Symbolism The symbolic technique followed by Frost is also very modern in nature. The poems that are rich in symbolic meaning are Mending Wall, The Road Not Taken, Stopping by Woods on a Snowy Evening, Birches etc. Mending Wall is a symbolic poem in which he describes an anecdote typical of the conservative approach of the rural people in New England, but it has the universal symbolic implication. The poem Stopping by Woods on a Snowy Evening is also full of symbols. The poem symbolically expresses the conflict which everyone feels between the demands of the practical life and a desire to escape into the land of reverie.
Whose woods these are I think I know. His house is in the village though; He will not see me stopping here To watch his woods fill up with snow. In this stanza the word woods in the first line represent the unknown world, and the utmost tranquility. He uses the word woods to represent the eternal life. This shows that he is fed up of his daily life and wants to have some sort of peace and, wants to rest eternally, giving us some feeling of suicidal thought.
He compares death to a “wintry fever” (Line 5) expressing his animosity towards death by comparing it to something cold and desolate. While also acknowledging that winter is a season in a cycle, and it is a necessary part of life. Furthermore in his poem “Do Not Go Gentle...” Thomas uses a different metaphor to characterize death. He describes
Since Frost indicates that the horse questions why the man stops in this frigid location on the darkest night of the year, it provides a signal to the reader that the man is so attracted to the woods that his normal senses and mannerisms are being neglected. The painting "Stopping by the Woods on a Snowy Evening" by Graham Pope depicts the hooves of the horse being buried into the snow and its bending legs to indicate that the temperature is low. While the horse appears to be uncomfortable by the snow, the man does not appear to be cold, but instead lost in
“The Darkling Thrush” by Thomas Hardy is written in an ABAB rhyme scheme, with alternating paragraphs of iambic tetrameter, and iambic trimeter. The alternating meters give a relaxing rhythm to the poem, which Hardy uses to paint a picture of a cold, winter’s day. The first stanza starts with “I leant upon a coppice gate/ When Frost was spectre-gray,/ And Winter’s dregs made desolate/ The weakening eye of day”. The speaker is leaning up against a gate that opens into the woods. He personifies Frost as being ghostly gray, and describes the Winter snow as falling heavily to the ground as the day comes to an end.
On the surface, this poem is simplicity itself. The speaker is stopping by some woods on a snowy evening. He or she takes in the lovely scene in near-silence, is tempted to stay longer, but acknowledges the pull of obligations and the considerable distance yet to be travelled before he or she can rest for the night. The poem consists of four (almost) identically constructed stanzas. Each line is iambic, with four stressed syllables: Within the four lines of each stanza, the first, second, and fourth lines rhyme.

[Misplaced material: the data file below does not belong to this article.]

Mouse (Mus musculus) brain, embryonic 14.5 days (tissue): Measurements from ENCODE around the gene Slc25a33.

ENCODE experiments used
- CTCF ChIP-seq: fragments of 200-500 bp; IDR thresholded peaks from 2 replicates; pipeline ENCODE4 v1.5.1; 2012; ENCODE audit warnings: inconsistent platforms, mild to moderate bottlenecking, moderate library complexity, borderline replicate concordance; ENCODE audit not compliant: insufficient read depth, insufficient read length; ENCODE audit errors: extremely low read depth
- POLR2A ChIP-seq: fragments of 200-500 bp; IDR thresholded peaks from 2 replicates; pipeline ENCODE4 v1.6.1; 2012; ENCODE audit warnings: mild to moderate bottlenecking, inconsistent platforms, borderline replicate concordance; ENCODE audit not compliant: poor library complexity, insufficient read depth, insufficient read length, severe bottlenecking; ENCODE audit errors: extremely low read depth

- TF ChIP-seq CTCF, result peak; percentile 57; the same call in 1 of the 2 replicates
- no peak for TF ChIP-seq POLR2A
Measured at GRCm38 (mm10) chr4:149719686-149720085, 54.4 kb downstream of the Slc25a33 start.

Winter can be endured, yet without heat and shelter, there are consequences. Finally, with a source of heat in his life, Ethan adores Mattie and fights to control her. He is in desperate need of this constant source; therefore, he does whatever he can to keep it. Meanwhile, Mattie is slowly melting the crystal, white snow and revealing a secret hidden beneath -- a loveless, broken marriage. “The note of authority in [Ethan’s] voice seemed to subdue [Mattie]” (88), yet he did not realize that the seasons cannot be controlled.
As if she was living inside the cage, but she feel happy and safe in those cage. The two characters Elisa and tinker play an important part of the story and show what chrysanthemum mean in the story. The surround area of valley in “The Chrysanthemums”, John Steinbeck use mountain and fog to give imagery and gives the reader an idea of where the story take place. John Steinbeck describes, “The high gray-flannel fog of winter closed off the Salinas Valley from the sky and from all the rest of the world. On every side it sat like a lid on the mountains and made of the great valley a closed pot” (Steinbeck 1).
From reading Robert Frost 's poems, I agree that his simple style is deceptive and a thoughtful reader will see layers of meaning. Robert Frost was one of the great poets of the twentieth century, but his work differs from theirs in certain important aspects. He built up a persona of himself as a plain man living in rural New England, a man for whom the hard work of farming was a source of real inspiration. Frost had quite an individualistic style in comparison to any other poet, his poetry is written in the everyday, vernacular colloquial language in order to bring across the message he wants his audience to receive. What he succeeded in creating was a poetry that fused everyday speech with formal poetic techniques.
The woods—an area of land that is covered with growing trees—are often seen as a place where people can enjoy a peaceful setting. The main reason for this universal attraction to the wilderness is due to the will to escape society—an organized group of persons associated together as members of a community . In “Stopping by Woods on a Snowy Evening” Robert Frost uses the rhythm, the pattern of the poem and the lexical field to illustrate the division between staying in the woods, an ideal place, and their daily obligations dictated by the society, showing that the narrator is subject to the time passing by. The lexical field shows a division between two worlds: firstly, the familiar pictured by the society, and secondly the unknown represented by the woods. These two worlds are on the edge of each other.